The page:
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New DJ Short Article Part 1


Saving the Planet, One Seed At A Time
Hey everyone! DJ Short has just released his first new article in some time. I hope that you enjoy it!

My Cataloguing System

c. 2004 DJ Short

Perhaps one of the most useful devices used in a quality cannabis breeding project is that of catalogue techniques. This refers to the method used to categorize various traits for future reference, or how to best label traits from a given population. It is also a means to track who came from where (generational references).

First and foremost, I cannot begin to describe the level of complexity involved with a breeding project that extends from the f-2 to the f-5 range. It took me over a decade and a half of trial and much error to fully comprehend and develop a system that actually works to this level and beyond. It starts out simple enough, until the f-2's, then the complexity expands exponentially with each generation.

The P-1's are simple enough, they are the original breed-stock and labeled for what they are, i.e. Highland, Purple or Chocolate Thai, Oaxacan or Santa Marta Gold, Pure Afghan, etc. The f-1's were equally simple as they were of uniform expressions and I simply chose to label them “The Cross”. The f-2 generation was equally easy to identify with the label “Double Cross”, or the progeny of the f-1 cross. However, when the f-2's were grown out, extreme diversity ruled the making of the f-3's (or the descriptions of the f-2's selected to breed further with) a tougher call to make.

It is at this level (and beyond) that some form of labeling system becomes necessary to catalogue all of the different variations found. Beginning with the plants grown out from the f-2 seeds I chose to utilize an alphabetized system with each letter corresponding to a specific trait. For example, the letter “B” came to signify the “Berry” characteristic, “F” stands for “Fruity” (sometimes “Floral“), “G” is for Grape, “C” for Citrus, “O” for orange, “L” for lemon or lime, “K” equaled “Kush”, “S” for “Sativa” “P” for Purple, “X” for extreme glandular trichome production, etc.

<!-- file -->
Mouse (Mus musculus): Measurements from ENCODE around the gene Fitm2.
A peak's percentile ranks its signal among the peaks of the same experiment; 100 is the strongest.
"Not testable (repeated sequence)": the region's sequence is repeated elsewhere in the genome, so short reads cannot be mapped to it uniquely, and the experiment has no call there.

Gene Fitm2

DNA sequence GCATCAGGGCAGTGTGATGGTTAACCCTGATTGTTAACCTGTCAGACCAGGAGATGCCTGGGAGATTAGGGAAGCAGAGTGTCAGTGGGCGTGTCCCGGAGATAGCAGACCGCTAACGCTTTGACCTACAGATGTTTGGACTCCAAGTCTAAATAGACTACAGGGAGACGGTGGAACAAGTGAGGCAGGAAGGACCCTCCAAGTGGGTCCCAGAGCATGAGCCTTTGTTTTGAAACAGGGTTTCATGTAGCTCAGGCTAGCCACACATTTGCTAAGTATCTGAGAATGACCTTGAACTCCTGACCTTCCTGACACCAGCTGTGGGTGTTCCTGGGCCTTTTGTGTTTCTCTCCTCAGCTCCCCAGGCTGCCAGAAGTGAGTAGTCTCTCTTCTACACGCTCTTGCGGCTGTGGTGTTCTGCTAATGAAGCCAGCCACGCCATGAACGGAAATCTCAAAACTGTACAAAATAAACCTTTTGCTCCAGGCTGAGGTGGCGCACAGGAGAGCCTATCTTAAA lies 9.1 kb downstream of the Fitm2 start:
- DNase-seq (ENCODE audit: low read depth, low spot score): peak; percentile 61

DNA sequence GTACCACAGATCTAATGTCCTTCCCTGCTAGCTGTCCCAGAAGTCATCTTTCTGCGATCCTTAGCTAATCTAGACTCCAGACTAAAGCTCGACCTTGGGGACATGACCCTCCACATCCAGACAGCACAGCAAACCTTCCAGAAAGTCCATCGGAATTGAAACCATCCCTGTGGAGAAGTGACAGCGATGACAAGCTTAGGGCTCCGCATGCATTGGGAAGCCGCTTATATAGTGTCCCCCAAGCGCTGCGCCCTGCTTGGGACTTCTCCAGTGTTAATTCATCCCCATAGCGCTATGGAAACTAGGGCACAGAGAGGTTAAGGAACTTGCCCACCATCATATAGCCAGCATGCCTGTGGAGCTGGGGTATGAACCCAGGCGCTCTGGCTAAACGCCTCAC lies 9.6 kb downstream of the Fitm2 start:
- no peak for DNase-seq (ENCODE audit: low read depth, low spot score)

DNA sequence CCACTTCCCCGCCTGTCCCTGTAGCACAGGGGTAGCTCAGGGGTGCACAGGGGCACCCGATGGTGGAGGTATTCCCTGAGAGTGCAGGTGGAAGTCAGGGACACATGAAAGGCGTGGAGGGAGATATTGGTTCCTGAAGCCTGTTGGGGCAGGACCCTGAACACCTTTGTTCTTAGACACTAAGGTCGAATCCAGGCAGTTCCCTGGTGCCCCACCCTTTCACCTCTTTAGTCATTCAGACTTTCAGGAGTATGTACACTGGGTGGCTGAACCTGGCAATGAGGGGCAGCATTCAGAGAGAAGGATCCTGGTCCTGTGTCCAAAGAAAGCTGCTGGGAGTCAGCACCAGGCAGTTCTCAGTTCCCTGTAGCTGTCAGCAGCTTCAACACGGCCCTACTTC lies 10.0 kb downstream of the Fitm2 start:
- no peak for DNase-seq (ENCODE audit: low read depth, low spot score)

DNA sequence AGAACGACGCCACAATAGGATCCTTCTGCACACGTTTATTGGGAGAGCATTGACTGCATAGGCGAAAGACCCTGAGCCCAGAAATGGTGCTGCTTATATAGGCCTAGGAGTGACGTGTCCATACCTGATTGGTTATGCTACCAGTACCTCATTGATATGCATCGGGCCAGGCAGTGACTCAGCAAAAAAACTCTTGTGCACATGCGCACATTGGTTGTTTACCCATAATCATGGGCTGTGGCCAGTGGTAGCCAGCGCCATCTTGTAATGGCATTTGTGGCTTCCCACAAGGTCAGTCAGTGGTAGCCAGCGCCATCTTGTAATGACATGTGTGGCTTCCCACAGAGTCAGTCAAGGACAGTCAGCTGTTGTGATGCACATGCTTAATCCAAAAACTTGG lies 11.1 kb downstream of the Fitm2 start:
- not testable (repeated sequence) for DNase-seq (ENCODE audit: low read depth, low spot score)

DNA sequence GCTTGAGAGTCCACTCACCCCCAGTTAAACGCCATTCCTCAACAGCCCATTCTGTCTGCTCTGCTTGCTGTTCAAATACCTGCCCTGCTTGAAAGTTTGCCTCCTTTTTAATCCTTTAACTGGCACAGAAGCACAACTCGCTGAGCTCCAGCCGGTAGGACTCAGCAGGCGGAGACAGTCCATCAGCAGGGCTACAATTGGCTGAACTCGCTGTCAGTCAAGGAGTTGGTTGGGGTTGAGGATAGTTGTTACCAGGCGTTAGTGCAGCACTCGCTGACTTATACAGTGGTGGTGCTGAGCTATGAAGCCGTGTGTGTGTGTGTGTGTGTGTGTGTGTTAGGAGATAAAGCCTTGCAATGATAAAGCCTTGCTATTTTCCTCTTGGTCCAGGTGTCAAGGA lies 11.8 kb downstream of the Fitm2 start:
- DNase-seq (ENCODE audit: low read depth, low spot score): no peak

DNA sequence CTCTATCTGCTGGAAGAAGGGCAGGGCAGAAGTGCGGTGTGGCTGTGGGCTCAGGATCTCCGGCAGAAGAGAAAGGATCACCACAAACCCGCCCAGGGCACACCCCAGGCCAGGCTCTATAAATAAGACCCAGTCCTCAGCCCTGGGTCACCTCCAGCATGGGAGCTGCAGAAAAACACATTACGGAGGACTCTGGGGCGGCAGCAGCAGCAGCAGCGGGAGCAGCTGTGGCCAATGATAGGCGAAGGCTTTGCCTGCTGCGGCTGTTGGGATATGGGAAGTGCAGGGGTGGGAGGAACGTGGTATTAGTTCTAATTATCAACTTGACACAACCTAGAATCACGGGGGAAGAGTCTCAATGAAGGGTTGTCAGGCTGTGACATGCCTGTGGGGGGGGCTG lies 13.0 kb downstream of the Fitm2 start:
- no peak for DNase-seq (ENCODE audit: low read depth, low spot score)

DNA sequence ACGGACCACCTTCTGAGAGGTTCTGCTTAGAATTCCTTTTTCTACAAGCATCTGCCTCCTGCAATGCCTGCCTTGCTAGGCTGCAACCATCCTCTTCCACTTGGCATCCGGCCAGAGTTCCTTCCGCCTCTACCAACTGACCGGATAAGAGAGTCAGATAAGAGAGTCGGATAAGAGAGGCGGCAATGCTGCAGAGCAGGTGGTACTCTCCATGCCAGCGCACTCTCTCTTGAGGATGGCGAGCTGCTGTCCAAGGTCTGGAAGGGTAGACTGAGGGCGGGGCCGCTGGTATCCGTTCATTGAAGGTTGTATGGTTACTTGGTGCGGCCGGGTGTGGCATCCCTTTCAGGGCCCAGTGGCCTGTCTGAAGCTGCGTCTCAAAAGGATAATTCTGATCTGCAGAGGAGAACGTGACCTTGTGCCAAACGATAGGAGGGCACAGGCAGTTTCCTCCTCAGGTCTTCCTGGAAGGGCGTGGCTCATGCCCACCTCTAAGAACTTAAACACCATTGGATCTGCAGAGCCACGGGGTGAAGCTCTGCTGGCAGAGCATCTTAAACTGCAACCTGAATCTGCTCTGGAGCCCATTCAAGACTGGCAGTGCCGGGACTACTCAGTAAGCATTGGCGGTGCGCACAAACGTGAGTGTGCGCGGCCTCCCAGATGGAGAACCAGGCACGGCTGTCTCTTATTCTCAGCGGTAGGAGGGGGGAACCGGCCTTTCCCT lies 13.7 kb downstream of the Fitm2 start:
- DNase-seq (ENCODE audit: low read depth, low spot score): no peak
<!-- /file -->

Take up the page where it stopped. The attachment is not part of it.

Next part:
I must confess that it took much trial and error to finally get it right. Therefore, if one were to look at my early notes many exceptions to what developed as “the rule” can be found. I left these early “mistakes” as they were so as not to over-complicate what came next. It is also very important to note that most of these observations were relatively subjective and that no more than two traits, or characteristics were ever assigned to any one plant. Therefore, the label “BK” came to stand for “Berry Kush”, or a Kush dominant plant with outstanding berry attributes. It is also important to note that only the most outstanding plant of any given attribute was selected for future work. So the plant that ended up with the “BK” label was the most Berry-Kush of the lot.

So, my f-3 stock became labeled with a two-letter code indicating what the most outstanding characteristics of it’s parent (primarily mother) were, and only those with the strongest expressions earned their label. When the f-3's were grown out and crossed to make the f-4 generation, these labels were coupled to indicate the parents of the f-4 progeny, i.e. BK/FS would be a cross between an f-3 Berry-Kush mother (I always list the female first, male second with a back-slash in between) and an f-3 Fruity Sativa father.

F-4's and Beyond

Consider the label number: 4/5 3 96-2. This is the type of numbering symbol I use to label F-4 and beyond plants. Before we dissect this number I need to point out a few rules that I follow in a breeding project beyond the F-4 generation.

First, I only grow out no more than six varieties at any single time. The reason is to avoid too much confusion. Six is about the maximum number of varieties an individual can realistically keep track of. These six (or five, or four etc.) varieties are then labeled as “1" through “6" (or the number of varieties used). Let’s say the 6 f-3's I use are: 1. “FK/FK”, 2. “BK/PK”, 3. “FK/FL”, 4. “GK/GK”, 5. “PK/FP” and 6. “XP/FK”. Notes are made to record this fact and the seeds are then sprouted and grown using these simple, single digit identification numbers (1 through 6 in this example).

Second, I select only one male from any single breeding project. Again, this simplifies things and avoids mistakes enormously. That male is generally selected at about the third week in the flowering cycle, unless it is a clone from another project. After the single male is selected the other males are removed and the remaining females are numbered according to their variety category (i.e. if there are seven #1. females, five #2 females, etc. they are labeled #1–1 through 7, #2–1 through 5, etc.) The male simply retains the number from its variety label, in our above example the number “5" (in the 4/5), or the “PK/FP” male.